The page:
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Why I Love Social Media, But Not as Much as Fred Durst

Jun 3, 2013   //   by astahr   //   Work Samples  //  Comments Off on Why I Love Social Media, But Not as Much as Fred Durst

922826_10200480281222239_1938383012_nI want to start off this blog by saying that I rarely, if ever, blog for myself. I’m always blogging for my pet sitting business, my movie blog, The Arland Group clients or for personal clients for whom I ghostwrite. I’m just not a “put my personal thoughts on ‘paper’” type of girl. But, today I have something really important to say that I wanted memorialized digitally and not just in my brain as a memory—I love social media because it contributed to the singlemost most important moment of my life.

 

When I was in high school and the phone would ring, we had no idea who was on the other end. We didn’t have call waiting; we had an answering machine and got busy signals. Full disclosure—my friend Kelly and I had an index card in my truck with secret “road trip” numbers of guys’ houses we liked. So, if we were around other people, we could simply say a number and we’d both know who we wanted to go drive by that night. Stalkerish? Of course! But we didn’t have Twitter or Facebook to stalk via social media. Admit it; we’ve all looked up someone virtually. And yes, I still listened to music on tape.

 

I finally graduated to CDs in college, and Limp Bizkit’s Significant Other was the first and only CD I ever lined up outside at midnight for. I’ll never forget my Vintage Vinyl purchase the night of June 22 and running to that same truck to blast out what was and still is my favorite album of all-time. My obsession had begun with Three Dollar Billz Ya’ll, but with Significant Other, it was solidified—Fred Durst was my one and only. No one could ever top his look, his voice and oh, those tattoos.

 

Fast-forward to my first job out of college. Still no Facebook or Twitter (now I’m really dating myself). Electronic newsletters and e-mail blasts were becoming more prevalent, but the job I do now didn’t even exist in the mid-2000s. Social media not only led to the best moment of my life, it saved my career.

 

I stayed true to Limp throughout the years, going to the Family Values tour, and even supporting bands such as Korn, Staind and Puddle of Mudd, just knowing they had the Fred stamp of approval. Two years ago, Limp finally announced another tour. Many said they were washed up. I couldn’t have cared less. And then, Fred canceled the tour, stating that he wanted to play smaller venues. I honestly thought I’d never see them play again. But, you gotta have Faith. (Pun intended.)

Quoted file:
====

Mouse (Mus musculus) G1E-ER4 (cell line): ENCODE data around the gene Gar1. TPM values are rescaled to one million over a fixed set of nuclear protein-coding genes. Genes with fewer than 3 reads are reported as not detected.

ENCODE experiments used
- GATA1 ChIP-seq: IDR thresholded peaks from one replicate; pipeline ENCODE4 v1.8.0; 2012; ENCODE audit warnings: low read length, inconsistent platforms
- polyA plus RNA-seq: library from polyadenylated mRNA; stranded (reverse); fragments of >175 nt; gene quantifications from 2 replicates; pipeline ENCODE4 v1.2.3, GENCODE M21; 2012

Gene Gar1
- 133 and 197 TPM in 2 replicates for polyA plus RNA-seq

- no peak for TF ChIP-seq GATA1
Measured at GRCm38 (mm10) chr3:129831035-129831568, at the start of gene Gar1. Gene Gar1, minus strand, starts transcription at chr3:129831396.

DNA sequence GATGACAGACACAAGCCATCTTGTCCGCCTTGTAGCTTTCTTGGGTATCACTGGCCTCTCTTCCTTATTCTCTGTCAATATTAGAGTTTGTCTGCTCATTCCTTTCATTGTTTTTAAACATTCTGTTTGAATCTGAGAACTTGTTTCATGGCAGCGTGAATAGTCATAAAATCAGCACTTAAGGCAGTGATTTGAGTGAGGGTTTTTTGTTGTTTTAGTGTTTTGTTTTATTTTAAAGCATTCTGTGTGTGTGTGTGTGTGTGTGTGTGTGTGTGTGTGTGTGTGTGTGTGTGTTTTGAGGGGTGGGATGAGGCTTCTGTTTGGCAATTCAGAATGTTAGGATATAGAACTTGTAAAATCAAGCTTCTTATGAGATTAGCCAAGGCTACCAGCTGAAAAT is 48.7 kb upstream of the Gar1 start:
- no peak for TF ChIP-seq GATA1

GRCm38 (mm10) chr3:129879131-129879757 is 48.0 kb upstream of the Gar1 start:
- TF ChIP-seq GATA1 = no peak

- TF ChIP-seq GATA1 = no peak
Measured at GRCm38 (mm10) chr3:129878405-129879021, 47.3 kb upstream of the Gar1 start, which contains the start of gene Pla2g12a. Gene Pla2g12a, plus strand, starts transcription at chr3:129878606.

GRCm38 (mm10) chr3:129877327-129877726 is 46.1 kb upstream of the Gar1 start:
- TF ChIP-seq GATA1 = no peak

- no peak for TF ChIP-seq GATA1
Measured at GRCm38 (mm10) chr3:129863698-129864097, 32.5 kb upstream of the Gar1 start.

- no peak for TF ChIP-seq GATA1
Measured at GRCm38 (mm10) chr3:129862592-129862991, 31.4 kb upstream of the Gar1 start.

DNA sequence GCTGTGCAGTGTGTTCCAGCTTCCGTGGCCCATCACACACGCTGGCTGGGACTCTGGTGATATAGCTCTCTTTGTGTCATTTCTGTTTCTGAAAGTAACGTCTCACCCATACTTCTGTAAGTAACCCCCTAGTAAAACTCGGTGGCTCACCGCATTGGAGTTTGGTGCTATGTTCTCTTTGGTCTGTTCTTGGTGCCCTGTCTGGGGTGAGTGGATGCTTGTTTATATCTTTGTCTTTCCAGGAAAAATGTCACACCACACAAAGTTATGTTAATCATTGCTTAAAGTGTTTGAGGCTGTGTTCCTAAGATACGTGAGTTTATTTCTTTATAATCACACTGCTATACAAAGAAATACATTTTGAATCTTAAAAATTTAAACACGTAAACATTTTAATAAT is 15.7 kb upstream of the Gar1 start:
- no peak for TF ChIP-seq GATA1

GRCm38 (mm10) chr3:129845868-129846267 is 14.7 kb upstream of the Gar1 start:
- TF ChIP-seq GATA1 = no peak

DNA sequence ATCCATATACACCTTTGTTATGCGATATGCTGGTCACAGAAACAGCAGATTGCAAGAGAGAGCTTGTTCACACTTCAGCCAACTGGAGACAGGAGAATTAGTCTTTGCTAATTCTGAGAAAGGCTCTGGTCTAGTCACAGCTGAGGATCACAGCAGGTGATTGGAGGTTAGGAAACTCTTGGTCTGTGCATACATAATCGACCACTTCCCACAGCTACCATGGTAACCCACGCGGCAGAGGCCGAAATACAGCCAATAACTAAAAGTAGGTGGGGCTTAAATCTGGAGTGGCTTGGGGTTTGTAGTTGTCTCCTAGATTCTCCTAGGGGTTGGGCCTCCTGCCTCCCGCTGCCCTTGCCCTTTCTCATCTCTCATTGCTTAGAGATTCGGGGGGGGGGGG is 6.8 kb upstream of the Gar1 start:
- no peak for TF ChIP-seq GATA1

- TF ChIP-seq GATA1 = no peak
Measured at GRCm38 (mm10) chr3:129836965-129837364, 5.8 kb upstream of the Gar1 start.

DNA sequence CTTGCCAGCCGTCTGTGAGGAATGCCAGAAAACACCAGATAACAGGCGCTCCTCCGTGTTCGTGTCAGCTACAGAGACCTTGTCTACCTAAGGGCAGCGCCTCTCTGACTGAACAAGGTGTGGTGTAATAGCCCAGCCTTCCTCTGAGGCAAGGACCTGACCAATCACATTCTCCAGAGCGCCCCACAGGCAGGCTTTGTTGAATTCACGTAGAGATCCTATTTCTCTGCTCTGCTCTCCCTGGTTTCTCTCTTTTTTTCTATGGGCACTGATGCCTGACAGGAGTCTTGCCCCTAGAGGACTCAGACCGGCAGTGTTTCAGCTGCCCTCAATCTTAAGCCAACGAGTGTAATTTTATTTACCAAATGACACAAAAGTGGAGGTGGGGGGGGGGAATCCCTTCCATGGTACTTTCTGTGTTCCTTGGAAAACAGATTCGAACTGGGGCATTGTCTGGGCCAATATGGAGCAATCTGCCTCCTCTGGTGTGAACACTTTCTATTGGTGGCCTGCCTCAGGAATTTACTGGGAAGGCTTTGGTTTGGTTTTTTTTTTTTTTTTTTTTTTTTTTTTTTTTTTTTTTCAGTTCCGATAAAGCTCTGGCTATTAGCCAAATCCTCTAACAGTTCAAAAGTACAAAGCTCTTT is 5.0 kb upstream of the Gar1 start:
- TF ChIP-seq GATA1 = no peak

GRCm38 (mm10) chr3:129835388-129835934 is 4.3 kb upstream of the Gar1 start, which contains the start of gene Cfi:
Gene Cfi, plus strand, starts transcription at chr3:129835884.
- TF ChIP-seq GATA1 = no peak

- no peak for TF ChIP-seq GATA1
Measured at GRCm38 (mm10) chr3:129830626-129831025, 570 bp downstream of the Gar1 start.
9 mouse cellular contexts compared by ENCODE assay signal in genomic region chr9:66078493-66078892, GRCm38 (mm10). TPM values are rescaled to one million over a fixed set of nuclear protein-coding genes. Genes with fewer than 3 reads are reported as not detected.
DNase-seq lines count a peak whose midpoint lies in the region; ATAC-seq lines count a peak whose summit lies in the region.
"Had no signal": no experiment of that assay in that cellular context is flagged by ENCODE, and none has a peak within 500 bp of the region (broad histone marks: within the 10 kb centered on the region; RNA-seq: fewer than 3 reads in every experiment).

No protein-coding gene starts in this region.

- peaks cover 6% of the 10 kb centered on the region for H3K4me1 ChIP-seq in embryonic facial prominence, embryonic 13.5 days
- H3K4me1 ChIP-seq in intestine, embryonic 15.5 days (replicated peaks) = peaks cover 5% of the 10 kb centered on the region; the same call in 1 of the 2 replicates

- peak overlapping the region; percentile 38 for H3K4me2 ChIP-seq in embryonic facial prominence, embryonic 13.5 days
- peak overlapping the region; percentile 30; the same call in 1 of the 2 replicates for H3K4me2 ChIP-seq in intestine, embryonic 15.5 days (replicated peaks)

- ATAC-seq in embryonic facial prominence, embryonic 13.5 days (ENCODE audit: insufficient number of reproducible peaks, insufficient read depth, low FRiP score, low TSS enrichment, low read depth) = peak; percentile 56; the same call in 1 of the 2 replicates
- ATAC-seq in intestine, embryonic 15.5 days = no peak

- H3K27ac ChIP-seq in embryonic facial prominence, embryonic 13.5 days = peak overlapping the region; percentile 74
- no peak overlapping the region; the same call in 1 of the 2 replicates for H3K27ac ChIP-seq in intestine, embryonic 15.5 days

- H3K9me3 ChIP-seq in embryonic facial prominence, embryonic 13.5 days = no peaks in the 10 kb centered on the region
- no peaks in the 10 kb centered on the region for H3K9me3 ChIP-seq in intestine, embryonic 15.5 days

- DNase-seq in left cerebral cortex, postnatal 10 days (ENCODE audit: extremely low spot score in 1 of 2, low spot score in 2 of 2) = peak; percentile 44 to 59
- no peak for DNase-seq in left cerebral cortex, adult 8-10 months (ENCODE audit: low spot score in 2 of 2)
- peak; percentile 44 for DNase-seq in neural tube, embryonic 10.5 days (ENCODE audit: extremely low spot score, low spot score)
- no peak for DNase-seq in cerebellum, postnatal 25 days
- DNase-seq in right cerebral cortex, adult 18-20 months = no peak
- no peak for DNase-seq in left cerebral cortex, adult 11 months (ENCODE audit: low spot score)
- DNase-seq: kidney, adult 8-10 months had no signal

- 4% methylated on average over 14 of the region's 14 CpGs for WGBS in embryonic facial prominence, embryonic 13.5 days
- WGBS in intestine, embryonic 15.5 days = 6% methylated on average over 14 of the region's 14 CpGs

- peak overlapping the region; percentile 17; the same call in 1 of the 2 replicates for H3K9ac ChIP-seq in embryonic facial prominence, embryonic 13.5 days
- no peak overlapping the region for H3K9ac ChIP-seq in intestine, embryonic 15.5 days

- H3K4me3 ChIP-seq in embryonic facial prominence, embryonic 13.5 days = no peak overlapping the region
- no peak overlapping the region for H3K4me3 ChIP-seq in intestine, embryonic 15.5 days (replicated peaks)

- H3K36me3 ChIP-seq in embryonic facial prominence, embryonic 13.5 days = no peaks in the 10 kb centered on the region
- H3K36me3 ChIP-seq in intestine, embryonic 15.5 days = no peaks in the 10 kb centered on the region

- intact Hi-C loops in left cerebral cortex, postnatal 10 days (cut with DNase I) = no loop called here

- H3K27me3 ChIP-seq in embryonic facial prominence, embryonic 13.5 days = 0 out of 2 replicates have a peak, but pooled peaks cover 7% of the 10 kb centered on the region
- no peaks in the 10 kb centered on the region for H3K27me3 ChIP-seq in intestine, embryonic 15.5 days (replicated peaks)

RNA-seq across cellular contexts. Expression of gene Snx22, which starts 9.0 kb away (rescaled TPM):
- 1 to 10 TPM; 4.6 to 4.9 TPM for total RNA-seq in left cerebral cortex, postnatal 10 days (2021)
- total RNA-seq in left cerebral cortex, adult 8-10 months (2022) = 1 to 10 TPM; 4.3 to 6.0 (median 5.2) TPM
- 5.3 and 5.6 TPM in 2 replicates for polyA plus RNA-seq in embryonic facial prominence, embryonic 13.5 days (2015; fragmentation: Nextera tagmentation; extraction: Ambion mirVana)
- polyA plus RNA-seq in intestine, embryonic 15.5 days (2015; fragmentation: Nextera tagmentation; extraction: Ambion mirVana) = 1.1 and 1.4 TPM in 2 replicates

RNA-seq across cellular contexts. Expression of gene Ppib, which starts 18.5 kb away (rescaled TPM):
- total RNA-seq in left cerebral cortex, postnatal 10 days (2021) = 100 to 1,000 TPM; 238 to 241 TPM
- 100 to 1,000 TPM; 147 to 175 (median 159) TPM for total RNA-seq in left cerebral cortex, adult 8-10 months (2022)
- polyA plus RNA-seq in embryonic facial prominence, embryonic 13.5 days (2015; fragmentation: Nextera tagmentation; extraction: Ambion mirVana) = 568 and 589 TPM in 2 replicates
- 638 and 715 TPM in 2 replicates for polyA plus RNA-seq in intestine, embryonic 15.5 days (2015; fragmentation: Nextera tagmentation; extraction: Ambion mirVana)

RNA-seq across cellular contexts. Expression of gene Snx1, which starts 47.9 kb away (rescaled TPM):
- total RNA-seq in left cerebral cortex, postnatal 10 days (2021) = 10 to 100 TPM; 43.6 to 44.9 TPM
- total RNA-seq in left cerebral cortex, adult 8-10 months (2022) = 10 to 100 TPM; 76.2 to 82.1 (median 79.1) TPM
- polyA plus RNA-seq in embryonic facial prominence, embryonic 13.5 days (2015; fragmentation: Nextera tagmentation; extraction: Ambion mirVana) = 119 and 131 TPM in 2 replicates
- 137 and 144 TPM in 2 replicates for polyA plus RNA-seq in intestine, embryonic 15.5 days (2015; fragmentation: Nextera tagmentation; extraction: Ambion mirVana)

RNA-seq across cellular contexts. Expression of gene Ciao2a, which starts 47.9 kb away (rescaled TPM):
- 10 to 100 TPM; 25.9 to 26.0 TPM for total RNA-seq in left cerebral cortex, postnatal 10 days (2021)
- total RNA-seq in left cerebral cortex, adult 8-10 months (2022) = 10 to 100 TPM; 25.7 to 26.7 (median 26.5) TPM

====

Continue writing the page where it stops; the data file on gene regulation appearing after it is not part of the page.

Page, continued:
And then they announced they were coming to Pops June 1, 2013. I found this out via an IM Facebook message from my friend Nicole—something that would’ve never happened a few years ago. And, in an odd turn of events, I happened to have recently hung out with the owner of Pops. This new friendship of course had became official on Facebook just a few weeks prior. I’m Facebook friends with a lot of people. I never in a million years thought this one would make my biggest dream come true.

 

The night of the show, Mark, the Pops owner, IM’d me to call him ASAP. The Sprint tower was down, and I couldn’t even make a phone call. But, I could IM. I had to IM him on my phone through the Facebook app to get the information that Limp was doing a meet-and-greet. None of these things would’ve happened without the power of social media. I would have missed my chance.

 

And then, 14 years almost to the day of buying that life-changing CD, I met Fred Durst (and Wes Borland was there too, ha). While standing in line I thought about what I was going to say. What do you say to the one person you’ve only dreamed of meeting, whom you’ve had an almost life-long obsession for, whose music is the soundtrack to your life, who is your idol?

 

I could only think of one thing: “I’ve loved you for 15 years.” And, in typical rock star fashion and that deep, amazing voice, Fred said, “Well, where have I been?” It was the perfect answer for the perfect moment. Thank you, thank you, thank you.

 

 

 

 

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